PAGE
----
Generally, a distal portion (1606) of the second catheter (1604) may be shaped to take on a deflected position as shown in FIG. 15B. Specifically, the deflected distal portion (1606) may comprise a double curve having a first proximal curve (1608) and a second distal curve (1610). As shown there, the first curve (1608) may bend the distal portion (1606) away from the longitudinal axis (1612) of a proximal portion of the second catheter (1604), while the second curve (1610) may bend the distal portion (1606) in a direction toward the longitudinal axis (1612). The double-curve configuration of the distal portion (1606) may allow the second curve (1610) to contact or otherwise rest against a wall (1614) of a blood vessel (1616), as shown in FIG. 15B. Additionally, this may angle the cutter assembly (1605) toward an opposite vessel wall (1618) during cutting. In instances when the atherectomy apparatus (1600) is advanced over a guide wire (1620) as shown in FIG. 15B, the guide wire (1620) may contact the opposite vessel wall (1618) and may help to prevent the cutter assembly (1605) from directly contacting and/or damaging the vessel wall (1618). In some instances, the double-curve configuration of the distal portion (1606) may allow for advancement of the distal portion (1606) while deflected while minimizing the risk that the cutter assembly (1605) may catch on tissue and retroflex.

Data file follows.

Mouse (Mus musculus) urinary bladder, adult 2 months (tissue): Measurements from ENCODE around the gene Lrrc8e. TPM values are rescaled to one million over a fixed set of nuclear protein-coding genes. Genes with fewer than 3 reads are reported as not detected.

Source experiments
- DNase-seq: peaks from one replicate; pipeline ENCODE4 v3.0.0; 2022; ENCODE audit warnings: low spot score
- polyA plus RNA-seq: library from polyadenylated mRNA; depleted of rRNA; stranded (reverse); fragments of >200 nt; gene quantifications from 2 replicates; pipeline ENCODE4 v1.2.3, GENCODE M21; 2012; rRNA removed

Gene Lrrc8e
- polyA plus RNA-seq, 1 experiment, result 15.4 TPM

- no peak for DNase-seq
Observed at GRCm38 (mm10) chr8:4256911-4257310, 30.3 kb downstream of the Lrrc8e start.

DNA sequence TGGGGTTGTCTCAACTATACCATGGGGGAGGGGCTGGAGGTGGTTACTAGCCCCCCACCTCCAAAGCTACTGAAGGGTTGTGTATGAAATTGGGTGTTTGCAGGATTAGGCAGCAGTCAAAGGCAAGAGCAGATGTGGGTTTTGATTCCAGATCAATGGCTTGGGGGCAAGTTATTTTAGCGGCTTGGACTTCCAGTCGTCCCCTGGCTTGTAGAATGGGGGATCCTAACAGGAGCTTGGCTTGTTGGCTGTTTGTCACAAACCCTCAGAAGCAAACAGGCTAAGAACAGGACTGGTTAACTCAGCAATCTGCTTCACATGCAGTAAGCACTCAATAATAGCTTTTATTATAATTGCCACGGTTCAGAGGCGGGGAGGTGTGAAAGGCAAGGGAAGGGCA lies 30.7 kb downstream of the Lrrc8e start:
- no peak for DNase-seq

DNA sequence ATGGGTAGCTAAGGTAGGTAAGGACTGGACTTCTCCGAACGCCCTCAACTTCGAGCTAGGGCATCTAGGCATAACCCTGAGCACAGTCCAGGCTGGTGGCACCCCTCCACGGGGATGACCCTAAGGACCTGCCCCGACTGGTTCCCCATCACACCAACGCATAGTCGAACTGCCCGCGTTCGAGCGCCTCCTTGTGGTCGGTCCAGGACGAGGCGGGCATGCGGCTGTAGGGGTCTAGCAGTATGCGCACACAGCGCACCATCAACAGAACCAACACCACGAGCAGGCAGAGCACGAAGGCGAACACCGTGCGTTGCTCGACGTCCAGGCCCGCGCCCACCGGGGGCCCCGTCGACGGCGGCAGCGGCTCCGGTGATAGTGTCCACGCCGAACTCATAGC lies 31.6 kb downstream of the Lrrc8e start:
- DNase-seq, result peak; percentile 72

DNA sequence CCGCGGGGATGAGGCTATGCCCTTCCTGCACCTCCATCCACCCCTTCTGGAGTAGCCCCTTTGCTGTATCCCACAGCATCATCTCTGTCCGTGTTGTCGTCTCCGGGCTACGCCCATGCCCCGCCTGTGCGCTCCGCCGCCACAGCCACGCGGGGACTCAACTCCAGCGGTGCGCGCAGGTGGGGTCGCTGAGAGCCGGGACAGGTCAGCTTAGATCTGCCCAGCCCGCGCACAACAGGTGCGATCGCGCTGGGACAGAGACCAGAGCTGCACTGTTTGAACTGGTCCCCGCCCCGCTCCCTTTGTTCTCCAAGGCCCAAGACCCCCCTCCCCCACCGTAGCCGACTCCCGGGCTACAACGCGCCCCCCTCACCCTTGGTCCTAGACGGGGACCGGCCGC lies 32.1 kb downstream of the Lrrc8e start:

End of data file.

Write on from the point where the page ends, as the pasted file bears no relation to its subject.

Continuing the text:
As mentioned above, the first catheter (1602) may be moved relative to the second catheter (1604) to move the atherectomy apparatus between deflected and undeflected configurations. Specifically, the first catheter (1602) may comprise a distal portion (1622) and a proximal portion (not shown), where the distal portion (1622) is more flexible than the proximal portion. Additionally, the distal portion (1622) of the first catheter (1602) may be more flexible than the distal portion (1606) of the second catheter (1604), while the proximal portion of the first catheter (1602) may be stiffer than the distal portion (1606) of the second catheter (1604). Accordingly, the first catheter (1602) may be advanced such that the flexible distal portion (1622) of the first catheter (1602) extends beyond the distal end of the second catheter (1604), which may the proximal portion of the first catheter (1602) within the distal portion (1606) of the second catheter (1604) (or around the distal portion (1606) of the second catheter (1604) in variations where the second catheter (1604) is positioned inside the first catheter (1602). Because the proximal portion of the first catheter (1602) is stiffer than the distal portion of the second catheter (1604), axial alignment of these catheter segments may cause the proximal portion of the first catheter (1602) to straighten out the curves of the distal portion of the second catheter (1604), thereby placing the atherectomy apparatus (1600) in an undeflected configuration, as shown in FIG. 15A. Because the flexible distal portion of the first catheter (1602) extends beyond the distal portion of the second catheter (1604) when in an undeflected configuration, it may be used to track the cutter assembly (1605) along a guide wire during navigation of the atherectomy apparatus (1600) through the vasculature. Additionally, the atherectomy apparatus (1600) may be advanced while cutting to cut along the path of the guide wire (which may be a straight path in some instances), as described in more detail below. The atherectomy apparatus (1600) may then be withdrawn and deflected to cut a larger path through occlusive material (not shown), such as described below.